Alaska Fiscal Policy| Alaska’s Legislature Is Spending Away Alaska’s Future

An article in yesterday’s Anchorage Daily News caught my attention.  The article — “Parnell budget vetoes due in next 2 weeks” — reports on the status of the Parnell Administration’s consideration of the Alaska capital and operating budgets passed during the recent legislative session.

The truth?  The Alaska Legislature is spending away Alaska’s future.  In a recent report, UAA’s Institute for Social and Economic Research concluded that while oil production has built the Alaska economy, extending the current production and revenue numbers past 2020 reveals “a story of significant decline.”  See Alaska’s Petroleum Industry, Transformative But Is It Sustainable,” University of Alaska Anchorage, Institute for Social and Economic Research (April 2011).

The decline, of course, will significantly impact state government revenues.  Analyzing this effect in another report, ISER concludes that, at current spending levels, Alaska will start eating into savings in 2018 and ALL SAVINGS WILL BE GONE by at least 2028, and possibly as early 2023.  See Revising the State Fiscal Plan to Account for Petroleum Wealth,” University of Alaska Anchorage, Institute for Social and Economic Research, Web Note No. 9 (May 2011) at 5.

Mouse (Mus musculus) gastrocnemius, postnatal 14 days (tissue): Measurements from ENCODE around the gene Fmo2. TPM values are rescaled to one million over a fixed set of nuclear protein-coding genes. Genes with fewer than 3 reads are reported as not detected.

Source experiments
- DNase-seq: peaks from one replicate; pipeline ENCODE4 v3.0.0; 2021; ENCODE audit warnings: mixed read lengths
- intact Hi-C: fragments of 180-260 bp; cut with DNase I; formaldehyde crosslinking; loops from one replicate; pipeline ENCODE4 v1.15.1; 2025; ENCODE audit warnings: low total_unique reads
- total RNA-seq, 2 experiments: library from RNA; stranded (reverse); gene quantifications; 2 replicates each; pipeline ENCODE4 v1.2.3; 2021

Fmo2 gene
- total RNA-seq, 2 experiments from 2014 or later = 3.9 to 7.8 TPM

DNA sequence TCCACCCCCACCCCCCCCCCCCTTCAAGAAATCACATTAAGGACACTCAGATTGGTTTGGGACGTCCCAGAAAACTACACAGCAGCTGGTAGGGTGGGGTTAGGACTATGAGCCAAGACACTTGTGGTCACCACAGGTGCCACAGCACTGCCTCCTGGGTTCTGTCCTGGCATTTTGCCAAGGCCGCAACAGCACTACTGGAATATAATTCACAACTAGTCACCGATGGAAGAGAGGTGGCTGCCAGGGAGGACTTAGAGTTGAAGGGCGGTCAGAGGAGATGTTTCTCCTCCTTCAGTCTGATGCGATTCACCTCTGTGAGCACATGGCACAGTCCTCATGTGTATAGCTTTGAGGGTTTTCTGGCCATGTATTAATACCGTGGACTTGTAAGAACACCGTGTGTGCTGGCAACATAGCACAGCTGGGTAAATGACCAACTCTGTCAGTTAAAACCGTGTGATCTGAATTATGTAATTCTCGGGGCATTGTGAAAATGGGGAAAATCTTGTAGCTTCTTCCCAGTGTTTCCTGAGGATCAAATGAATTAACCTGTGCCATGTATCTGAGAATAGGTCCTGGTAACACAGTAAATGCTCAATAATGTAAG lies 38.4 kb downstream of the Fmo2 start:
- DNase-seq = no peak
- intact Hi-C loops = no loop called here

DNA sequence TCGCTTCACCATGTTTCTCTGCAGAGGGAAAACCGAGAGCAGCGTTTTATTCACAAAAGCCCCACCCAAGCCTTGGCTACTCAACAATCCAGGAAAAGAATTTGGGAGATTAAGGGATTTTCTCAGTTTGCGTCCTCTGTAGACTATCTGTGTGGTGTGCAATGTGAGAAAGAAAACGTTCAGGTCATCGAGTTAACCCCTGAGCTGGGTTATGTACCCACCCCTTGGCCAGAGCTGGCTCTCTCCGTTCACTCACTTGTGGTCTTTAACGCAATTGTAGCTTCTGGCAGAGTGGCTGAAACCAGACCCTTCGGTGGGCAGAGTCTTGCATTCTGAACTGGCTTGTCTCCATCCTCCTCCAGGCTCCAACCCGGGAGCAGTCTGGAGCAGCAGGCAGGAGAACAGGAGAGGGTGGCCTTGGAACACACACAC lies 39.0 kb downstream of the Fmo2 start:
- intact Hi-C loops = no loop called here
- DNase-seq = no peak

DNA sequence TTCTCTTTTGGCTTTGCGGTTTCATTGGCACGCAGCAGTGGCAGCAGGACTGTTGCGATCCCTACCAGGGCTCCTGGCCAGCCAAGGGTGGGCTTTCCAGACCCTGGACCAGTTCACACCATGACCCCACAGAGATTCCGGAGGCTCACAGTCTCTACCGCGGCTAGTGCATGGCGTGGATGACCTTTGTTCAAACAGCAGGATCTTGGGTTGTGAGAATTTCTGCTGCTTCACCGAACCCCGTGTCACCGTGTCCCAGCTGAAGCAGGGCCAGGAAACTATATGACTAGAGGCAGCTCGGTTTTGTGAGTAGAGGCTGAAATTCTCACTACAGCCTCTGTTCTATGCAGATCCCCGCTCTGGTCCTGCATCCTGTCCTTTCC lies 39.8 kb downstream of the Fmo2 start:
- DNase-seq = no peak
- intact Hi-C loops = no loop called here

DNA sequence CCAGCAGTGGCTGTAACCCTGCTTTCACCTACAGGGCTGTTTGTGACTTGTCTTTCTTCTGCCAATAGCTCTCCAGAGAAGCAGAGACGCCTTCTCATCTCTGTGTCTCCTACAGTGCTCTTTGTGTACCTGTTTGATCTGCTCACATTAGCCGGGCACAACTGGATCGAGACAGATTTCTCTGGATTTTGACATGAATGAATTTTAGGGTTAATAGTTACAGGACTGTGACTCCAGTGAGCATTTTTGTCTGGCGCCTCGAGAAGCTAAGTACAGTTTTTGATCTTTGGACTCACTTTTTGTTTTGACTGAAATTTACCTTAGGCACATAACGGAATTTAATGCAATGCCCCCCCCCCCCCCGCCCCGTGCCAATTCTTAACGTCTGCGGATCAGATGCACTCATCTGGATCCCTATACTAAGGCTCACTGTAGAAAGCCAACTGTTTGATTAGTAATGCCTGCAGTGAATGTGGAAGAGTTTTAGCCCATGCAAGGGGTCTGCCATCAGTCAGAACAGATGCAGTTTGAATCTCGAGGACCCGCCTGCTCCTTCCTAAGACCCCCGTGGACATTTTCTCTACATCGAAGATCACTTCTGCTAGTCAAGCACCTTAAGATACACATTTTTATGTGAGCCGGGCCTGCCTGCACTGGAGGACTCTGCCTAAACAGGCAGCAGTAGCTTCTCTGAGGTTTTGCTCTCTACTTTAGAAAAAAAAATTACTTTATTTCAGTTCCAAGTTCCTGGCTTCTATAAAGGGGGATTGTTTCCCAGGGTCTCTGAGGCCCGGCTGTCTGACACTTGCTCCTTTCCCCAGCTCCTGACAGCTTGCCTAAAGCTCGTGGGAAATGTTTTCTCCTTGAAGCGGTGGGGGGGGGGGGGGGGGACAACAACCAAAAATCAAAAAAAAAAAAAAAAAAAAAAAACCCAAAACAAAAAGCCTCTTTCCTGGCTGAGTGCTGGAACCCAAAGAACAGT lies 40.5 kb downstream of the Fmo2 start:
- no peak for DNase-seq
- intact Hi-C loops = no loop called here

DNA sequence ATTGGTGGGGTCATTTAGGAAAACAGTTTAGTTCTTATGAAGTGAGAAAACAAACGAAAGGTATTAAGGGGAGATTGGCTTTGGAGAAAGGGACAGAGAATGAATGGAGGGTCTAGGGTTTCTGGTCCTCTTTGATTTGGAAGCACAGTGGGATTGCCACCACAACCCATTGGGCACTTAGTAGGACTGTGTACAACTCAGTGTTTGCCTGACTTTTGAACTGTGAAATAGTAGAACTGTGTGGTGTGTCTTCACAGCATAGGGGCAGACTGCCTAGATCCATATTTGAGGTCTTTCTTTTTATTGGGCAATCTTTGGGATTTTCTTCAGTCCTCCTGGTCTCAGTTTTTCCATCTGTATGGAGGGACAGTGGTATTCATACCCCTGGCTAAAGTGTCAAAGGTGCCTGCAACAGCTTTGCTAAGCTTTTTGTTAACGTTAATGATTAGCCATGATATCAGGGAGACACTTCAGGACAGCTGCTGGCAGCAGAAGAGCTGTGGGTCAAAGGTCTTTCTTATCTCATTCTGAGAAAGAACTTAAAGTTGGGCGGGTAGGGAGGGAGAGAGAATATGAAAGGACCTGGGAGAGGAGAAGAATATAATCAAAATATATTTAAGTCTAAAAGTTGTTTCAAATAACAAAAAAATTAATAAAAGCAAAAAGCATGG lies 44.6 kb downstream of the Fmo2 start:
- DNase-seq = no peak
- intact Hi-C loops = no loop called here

To put it into a sentence, by overspending now, the Alaska Legislature is undermining the future of anyone who remains in the State past the mid-2020’s.  Want to retire here?  Want your children to live here?  Then pay attention.

Another truth?  Given the increased spending he proposed in the Operating Budget — which the Legislature approved — Parnell isn’t vetoing nearly enough from the current Capital Budget to avoid the coming draw on savings.  Applying ISER’s numbers, by my calculation Parnell should be eliminating any general fund spending ($1.7B) from the Capital Budget, and vetoing an additional $1.3B in general fund spending from the Operating Budget.  Yep, that is how much the current Legislature is spending from Alaska’s future.  Plan on you (or your kids) being in Alaska after the mid-2020’s?  Be very, very — very — concerned about what the current Legislature — and Governor — are doing.

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